The Presbytery of Long Island
Who Are We?

We are committed.

The question before the Presbytery of Long Island is: are we faithful followers of Jesus Christ in this place and beyond, and in these times?  We seek to be a transformational presbytery continually asking: Who are we?  Who are our neighbors?  What does God expect of us?

The heart of the ministry and mission of the Presbytery of Long Island is Jesus  Christ (G-1.0100).

There are several long-standing values in the history and culture of the Presbytery.  These include: healthy and effective congregations, leadership development, partnership, compassion, and responsive mission.

Our vision statement reads: “We, the Presbytery of Long Island, through our  congregations and beyond, will create lively partnership ministries that all may  hear, embrace, and enjoy new life in Jesus Christ.”

Our strategic plan defines goals in seven areas: care and support of pastors, communication, congregational transformation, evangelization, lay leadership development, outreach in peace and justice advocacy, in global partnerships in Cuba, Dominican Republic, El Salvador, Haiti, Hungary, Korea, and Ukraine in disaster assistance response,  and stewardship.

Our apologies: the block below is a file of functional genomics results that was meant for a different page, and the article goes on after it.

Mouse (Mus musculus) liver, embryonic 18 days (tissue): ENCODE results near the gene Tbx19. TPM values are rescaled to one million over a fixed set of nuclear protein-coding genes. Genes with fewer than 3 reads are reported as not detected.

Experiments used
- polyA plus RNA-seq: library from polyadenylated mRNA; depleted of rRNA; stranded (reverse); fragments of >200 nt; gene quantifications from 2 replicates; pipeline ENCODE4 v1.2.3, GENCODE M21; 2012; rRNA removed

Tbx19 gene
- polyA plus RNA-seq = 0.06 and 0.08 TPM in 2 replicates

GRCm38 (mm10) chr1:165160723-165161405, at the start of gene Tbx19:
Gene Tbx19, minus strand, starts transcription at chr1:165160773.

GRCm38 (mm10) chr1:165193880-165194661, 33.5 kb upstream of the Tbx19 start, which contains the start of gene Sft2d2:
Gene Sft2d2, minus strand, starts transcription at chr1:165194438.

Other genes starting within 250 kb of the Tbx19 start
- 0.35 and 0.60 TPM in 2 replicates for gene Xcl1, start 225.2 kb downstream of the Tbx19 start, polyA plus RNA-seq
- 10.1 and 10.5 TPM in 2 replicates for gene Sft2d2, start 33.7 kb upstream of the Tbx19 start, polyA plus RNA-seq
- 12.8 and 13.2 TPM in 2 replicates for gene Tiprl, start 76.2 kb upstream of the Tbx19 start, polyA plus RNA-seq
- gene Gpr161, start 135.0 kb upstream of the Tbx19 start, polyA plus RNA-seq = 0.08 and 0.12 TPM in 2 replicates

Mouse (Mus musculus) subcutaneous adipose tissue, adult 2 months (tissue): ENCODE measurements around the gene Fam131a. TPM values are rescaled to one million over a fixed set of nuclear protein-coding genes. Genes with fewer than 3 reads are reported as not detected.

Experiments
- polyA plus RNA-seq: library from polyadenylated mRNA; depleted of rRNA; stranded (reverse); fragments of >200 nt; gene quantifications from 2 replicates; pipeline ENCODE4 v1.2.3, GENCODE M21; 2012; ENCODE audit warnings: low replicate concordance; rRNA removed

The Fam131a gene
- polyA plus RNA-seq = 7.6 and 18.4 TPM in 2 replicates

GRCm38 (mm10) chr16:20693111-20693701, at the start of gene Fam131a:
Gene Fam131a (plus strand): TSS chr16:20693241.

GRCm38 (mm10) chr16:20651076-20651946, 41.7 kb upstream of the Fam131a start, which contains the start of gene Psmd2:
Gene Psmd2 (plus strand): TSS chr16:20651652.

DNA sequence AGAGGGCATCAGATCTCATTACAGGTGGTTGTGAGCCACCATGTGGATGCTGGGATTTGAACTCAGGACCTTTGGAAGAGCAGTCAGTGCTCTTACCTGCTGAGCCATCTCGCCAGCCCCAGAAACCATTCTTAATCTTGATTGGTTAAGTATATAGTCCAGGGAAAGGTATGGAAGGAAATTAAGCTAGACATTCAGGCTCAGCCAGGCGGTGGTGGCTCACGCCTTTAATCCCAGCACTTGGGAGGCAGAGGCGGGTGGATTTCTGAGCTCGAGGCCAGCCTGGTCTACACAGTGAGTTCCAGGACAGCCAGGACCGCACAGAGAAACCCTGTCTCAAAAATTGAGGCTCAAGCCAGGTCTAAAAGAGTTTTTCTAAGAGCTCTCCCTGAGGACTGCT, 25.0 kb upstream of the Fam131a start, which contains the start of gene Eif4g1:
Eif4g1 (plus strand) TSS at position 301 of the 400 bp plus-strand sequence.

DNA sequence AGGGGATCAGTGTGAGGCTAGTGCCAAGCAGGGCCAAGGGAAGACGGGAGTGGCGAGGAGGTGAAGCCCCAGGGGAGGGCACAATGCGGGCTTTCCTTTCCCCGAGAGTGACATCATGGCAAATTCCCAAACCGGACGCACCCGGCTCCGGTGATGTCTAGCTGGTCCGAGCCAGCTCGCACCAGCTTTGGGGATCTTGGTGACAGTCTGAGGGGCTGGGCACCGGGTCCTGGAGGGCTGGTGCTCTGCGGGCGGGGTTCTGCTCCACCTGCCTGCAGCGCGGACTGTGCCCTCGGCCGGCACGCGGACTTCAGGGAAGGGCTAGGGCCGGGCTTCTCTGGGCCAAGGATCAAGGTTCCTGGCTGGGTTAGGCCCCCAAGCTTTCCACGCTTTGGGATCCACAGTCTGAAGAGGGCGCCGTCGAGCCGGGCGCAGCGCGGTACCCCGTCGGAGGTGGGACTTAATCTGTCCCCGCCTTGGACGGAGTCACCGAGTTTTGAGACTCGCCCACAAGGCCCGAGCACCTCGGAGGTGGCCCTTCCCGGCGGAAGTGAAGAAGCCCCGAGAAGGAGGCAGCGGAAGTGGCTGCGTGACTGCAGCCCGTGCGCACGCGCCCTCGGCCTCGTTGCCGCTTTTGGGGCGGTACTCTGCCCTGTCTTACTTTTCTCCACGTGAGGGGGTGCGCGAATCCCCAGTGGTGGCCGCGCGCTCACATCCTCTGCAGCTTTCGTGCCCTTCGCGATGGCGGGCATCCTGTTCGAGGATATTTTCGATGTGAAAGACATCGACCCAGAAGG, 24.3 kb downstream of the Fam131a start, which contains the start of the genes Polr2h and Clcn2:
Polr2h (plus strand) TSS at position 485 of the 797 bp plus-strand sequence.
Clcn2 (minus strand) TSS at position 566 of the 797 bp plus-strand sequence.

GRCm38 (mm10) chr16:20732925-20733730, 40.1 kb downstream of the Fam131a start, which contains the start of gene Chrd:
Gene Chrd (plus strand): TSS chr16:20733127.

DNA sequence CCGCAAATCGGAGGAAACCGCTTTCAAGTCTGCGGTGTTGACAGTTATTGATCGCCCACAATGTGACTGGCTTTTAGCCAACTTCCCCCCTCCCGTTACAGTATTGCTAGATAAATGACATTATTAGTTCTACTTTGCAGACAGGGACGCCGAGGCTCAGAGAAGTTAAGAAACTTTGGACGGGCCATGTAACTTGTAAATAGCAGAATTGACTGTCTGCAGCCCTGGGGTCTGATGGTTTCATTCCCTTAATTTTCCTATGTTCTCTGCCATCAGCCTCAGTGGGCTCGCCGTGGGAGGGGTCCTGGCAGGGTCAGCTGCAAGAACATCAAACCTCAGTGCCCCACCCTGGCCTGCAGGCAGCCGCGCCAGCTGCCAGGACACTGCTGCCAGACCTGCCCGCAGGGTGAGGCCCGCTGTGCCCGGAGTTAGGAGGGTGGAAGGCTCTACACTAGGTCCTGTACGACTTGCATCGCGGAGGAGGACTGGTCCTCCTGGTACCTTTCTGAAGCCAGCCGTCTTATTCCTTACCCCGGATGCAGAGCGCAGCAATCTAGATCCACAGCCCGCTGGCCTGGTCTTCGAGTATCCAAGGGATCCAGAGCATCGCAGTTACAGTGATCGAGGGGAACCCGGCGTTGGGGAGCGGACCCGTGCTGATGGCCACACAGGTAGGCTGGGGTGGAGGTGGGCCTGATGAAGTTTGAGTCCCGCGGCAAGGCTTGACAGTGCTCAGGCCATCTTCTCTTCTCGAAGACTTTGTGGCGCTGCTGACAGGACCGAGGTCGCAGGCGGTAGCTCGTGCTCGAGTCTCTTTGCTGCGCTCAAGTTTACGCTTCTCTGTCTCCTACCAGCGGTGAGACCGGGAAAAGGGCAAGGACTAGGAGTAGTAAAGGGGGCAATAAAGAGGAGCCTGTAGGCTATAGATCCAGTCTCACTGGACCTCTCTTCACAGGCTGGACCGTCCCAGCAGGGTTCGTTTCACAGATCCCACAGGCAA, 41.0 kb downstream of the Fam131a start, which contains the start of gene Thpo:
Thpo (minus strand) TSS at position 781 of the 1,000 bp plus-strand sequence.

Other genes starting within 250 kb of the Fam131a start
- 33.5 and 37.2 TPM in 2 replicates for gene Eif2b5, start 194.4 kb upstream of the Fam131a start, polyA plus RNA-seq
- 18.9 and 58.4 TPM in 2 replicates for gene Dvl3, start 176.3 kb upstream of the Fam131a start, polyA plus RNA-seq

There is a fresh sense of spirituality across the Presbytery.  While we may not always agree with one another, we celebrate a unity in the Spirit of Christ.  Common spiritual practices help us.

We are on a mission field.

The Presbytery serves two counties (Nassau and Suffolk) on Long Island which, if taken together, are the sixth largest city in the nation.  Yet Suffolk County is the largest producer of agricultural products in the state of New York.

Long Island is in the midst of a major demographic change.  It is becoming younger, more multi-cultural, more religiously diverse, and while Long Island remains a bastion for the traditional American family, many households are not married couples. 

Presbyterians at about 2% of the religious population are less dense than Roman Catholics which claim 65% of the population.   The fastest growing religious population is Islam.  Thirteen active religious faiths are represented on Long Island including a substantial Jewish presence.  The decline in the Presbyterian percentage of the population began in 1959, eight years before the peak membership year for the Presbytery (1967).

Long Island is the third most expensive place to live in the country, challenging most adult members of a household to work.  Affordable housing is an acute problem.  There are pockets of poverty,  homelessness and a  growing number of the working poor.  25% of the population report no medical insurance.

Being a commuter haven and a seasonal recreational destination present special  challenges.

Many churches have been around a long time but something new is happening.

The two oldest churches in the Presbyterian Church (U.S.A.) date from 1640.  Southold and Southampton are among nine churches in the Presbytery established in the 17th century.  Shinnecock is the oldest continuing Native American congregation in the denomination.